By Clayton Payne
An employee engages in abusive and threatening behaviour warranting their dismissal.
Should they be asked to explain themselves before a dismissal occurs?
If the employee claimed that the reaction to the death of a pet contributed to that outburst, would that make the dismissal “unfair”?
These matters were considered for the Fair Work Commission (the Commission) recently in the matter of Hanna.
The worker worked for the employer as a casual home care worker and performed a broad range of personalised domestic assistance and support tasks.
The employer engaged approximately 30 casual employees.
Soon after commencing employment, the worker made apparently justified underpayment complaints, although this did not amount to a matter which could be properly determined in the proceedings.
In December 2018, the employer sent two emails containing warnings about the worker’s conduct, including matters such as the worker taking her daughter to work, leaving early from work, and not maintaining client privacy. In January and February 2019, the worker was included in further email warnings that were sent to all of the employer’s care workers.
In February 2019 the worker unsuccessfully sought a reference from the employer in order to assist in seeking alternative employment. On 25 February, the worker visited the employer’s office after completing a job, and again asked for a reference. At this time, the worker became highly agitated, screaming abuse and threatening various members of the employer’s staff who were in the office at the time.
A short time after the worker left the employer’s office, the employer sent an email to the worker dismissing her and saying, “No more jobs will be scheduled“.
On the following morning, the worker visited the premises of a client with whom she had previously understood she had an engagement. The worker was then advised by the client that another care worker was to attend to her in the worker’s place.
Ultimately, email correspondence followed between the employer and the worker, with a confirmation letter being sent to the worker addressed “To Whom It May Concern” stating that the worker had “stopped employment” for the purposes of the worker seemingly seeking social security payments.
In the employer’s response to the worker’s unfair dismissal application, the employer stated the following in relation to the reasons for the worker’s dismissal:
“For being dishonest to the company. (The employer) has given notice to (the worker) many times for bringing her child to the workplace, leaving early from job(sic), talking over the phone during service hours. The clients complained to us many times and requested to change the care worker.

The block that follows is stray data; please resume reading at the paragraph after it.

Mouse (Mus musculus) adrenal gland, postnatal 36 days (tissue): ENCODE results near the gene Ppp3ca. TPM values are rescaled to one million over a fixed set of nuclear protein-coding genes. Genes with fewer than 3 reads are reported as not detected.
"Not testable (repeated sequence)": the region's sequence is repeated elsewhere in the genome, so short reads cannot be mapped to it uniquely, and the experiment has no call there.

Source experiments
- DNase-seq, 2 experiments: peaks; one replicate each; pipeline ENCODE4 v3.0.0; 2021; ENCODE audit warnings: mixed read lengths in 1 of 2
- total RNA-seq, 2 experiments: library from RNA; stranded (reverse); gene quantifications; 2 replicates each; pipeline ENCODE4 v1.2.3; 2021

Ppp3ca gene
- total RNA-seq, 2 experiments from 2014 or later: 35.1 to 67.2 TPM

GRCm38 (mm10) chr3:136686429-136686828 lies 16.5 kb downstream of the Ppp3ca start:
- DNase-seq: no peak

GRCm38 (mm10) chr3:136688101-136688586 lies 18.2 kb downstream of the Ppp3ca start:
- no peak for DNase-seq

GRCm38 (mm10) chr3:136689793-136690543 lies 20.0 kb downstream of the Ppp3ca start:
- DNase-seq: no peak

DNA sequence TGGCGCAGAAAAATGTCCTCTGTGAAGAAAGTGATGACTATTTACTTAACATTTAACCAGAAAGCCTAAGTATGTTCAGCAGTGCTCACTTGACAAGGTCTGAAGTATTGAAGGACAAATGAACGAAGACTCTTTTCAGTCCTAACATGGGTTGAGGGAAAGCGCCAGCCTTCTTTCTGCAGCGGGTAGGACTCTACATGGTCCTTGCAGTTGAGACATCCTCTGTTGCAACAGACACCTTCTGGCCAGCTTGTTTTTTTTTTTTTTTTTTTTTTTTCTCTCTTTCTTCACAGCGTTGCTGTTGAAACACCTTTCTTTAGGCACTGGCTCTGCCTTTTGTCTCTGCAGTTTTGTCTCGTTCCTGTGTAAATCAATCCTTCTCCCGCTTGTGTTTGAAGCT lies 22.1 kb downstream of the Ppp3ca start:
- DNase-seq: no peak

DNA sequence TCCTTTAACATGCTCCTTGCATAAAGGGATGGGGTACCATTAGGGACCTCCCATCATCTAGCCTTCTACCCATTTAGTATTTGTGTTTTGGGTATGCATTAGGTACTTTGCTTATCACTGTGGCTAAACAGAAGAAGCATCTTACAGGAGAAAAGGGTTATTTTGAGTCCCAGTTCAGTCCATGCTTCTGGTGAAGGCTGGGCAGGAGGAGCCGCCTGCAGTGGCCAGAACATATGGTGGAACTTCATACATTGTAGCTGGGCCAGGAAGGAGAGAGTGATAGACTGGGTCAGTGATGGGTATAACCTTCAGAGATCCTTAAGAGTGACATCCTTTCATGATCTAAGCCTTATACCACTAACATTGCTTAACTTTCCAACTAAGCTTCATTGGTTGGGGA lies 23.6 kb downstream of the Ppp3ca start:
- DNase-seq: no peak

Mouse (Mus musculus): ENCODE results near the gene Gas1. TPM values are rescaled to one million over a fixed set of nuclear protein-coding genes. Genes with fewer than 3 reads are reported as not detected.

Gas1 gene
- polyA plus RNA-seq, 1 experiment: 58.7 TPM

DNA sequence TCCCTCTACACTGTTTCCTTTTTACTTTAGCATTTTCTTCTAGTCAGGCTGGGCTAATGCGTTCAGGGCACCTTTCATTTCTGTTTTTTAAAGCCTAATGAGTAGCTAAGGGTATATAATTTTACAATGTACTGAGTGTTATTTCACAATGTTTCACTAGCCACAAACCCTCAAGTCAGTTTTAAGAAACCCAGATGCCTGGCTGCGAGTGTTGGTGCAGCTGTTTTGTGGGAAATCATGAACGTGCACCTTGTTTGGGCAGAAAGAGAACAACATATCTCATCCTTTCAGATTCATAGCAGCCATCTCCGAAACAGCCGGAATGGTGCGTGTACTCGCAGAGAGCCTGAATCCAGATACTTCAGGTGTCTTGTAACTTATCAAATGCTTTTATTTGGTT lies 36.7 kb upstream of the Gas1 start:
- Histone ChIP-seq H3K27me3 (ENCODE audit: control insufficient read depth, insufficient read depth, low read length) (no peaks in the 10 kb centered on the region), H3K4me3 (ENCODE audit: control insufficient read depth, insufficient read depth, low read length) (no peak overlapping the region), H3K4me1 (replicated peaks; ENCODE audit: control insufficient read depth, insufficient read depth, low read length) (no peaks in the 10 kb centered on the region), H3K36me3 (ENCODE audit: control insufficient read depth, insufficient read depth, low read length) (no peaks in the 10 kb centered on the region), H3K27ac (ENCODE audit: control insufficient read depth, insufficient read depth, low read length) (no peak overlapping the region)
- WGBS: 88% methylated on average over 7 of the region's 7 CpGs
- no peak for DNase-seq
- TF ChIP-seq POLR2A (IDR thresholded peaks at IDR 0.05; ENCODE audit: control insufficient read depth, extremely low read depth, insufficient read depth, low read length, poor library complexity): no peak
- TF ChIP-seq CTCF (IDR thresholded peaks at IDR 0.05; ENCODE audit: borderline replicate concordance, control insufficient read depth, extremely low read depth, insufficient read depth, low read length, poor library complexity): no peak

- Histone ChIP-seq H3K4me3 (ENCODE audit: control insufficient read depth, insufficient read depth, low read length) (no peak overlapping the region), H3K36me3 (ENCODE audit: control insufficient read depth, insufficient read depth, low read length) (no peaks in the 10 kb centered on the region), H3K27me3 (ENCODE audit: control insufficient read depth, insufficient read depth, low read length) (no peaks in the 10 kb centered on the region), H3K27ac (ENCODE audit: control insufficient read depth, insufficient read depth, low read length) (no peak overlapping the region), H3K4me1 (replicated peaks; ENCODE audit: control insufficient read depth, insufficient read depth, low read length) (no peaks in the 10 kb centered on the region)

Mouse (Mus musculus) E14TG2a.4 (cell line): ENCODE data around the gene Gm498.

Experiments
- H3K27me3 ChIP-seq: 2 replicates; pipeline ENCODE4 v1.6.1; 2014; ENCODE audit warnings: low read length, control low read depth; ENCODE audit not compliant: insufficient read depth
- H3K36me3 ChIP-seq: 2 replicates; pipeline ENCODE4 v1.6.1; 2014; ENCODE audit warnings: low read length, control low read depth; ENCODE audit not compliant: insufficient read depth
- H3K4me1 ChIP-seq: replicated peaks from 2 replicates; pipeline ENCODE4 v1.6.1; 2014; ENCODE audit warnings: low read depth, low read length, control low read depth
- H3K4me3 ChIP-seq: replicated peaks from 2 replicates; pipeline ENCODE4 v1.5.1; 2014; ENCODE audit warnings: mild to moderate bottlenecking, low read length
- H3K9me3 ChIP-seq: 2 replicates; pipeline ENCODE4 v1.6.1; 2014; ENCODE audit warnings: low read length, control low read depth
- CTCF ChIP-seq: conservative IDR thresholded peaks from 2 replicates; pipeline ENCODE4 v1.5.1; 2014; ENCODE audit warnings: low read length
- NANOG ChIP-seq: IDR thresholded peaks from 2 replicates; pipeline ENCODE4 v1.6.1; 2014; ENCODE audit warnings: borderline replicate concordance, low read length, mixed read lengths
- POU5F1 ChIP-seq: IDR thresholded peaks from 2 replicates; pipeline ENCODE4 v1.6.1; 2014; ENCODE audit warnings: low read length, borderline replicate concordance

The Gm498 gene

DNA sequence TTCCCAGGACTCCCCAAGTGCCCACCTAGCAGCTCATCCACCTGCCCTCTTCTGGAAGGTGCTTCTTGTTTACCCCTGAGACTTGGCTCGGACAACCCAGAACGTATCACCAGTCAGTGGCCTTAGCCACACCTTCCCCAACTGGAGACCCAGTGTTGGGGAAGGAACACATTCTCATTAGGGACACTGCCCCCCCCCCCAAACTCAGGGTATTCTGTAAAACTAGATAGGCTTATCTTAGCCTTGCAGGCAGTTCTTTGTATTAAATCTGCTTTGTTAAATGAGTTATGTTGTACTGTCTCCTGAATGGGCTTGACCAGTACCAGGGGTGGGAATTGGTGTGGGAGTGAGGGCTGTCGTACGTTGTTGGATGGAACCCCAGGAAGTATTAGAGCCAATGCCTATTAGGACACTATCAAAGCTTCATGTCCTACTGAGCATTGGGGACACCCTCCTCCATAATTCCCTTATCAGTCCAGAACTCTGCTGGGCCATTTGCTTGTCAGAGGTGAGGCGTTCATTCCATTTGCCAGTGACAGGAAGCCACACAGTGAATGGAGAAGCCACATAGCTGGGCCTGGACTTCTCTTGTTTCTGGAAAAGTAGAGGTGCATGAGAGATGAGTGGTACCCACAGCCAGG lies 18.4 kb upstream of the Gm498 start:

(The worker) used abusive words and threatened us by saying (“)I will send my husband”. We could not tolerate such kind of behaviour so dismissed her immediately”.
The Commission found that the employer’s finding of serious misconduct from the abusive and threatening incident on 25 February 2019 had been verified and was a valid reason for dismissal.
It was noted however that the employer did not provide the worker with an opportunity to respond or provide an explanation for her behaviour during this incident.
In this regard, the Commissioner went on to find:
“The (worker) committed an act of serious misconduct that warranted immediate dismissal. However, the employer’s move to immediately invoke dismissal meant that the (worker) was denied an opportunity to respond or provide some explanation that may have militated against dismissal. Hypothetically, what if the behaviour of the (worker) was caused by some unforeseen reaction to prescription medicine? Or what if the (worker) was experiencing severe emotional distress as a reaction to the unexpected death of a beloved pet?“.
The Commission found that the dismissal involved a clear procedural deficiency in denying the worker an opportunity to respond or provide an explanation for her behaviour, on balance, it found that the dismissal was not harsh, unjust or unreasonable.
While this decision amounted to a win for the employer, it demonstrates that even where serious misconduct is evident, a worker should be given an opportunity to respond or explain their behaviour before a termination occurs. As the Commission found, the fact that a worker might have been under some sort of emotional distress at the relevant time, including because of the unexpected death of a pet, could provide grounds for it to be successfully argued that a dismissal was unfair. These matters aside, a possible termination for serious misconduct should be considered very carefully, and legal advice should always be sought where possible.
For more information, or advice on dismissal issues generally, please contact:
P: 07 3231 8879
This information is intended to provide a general summary only and should not be relied on as a substitute for legal advice.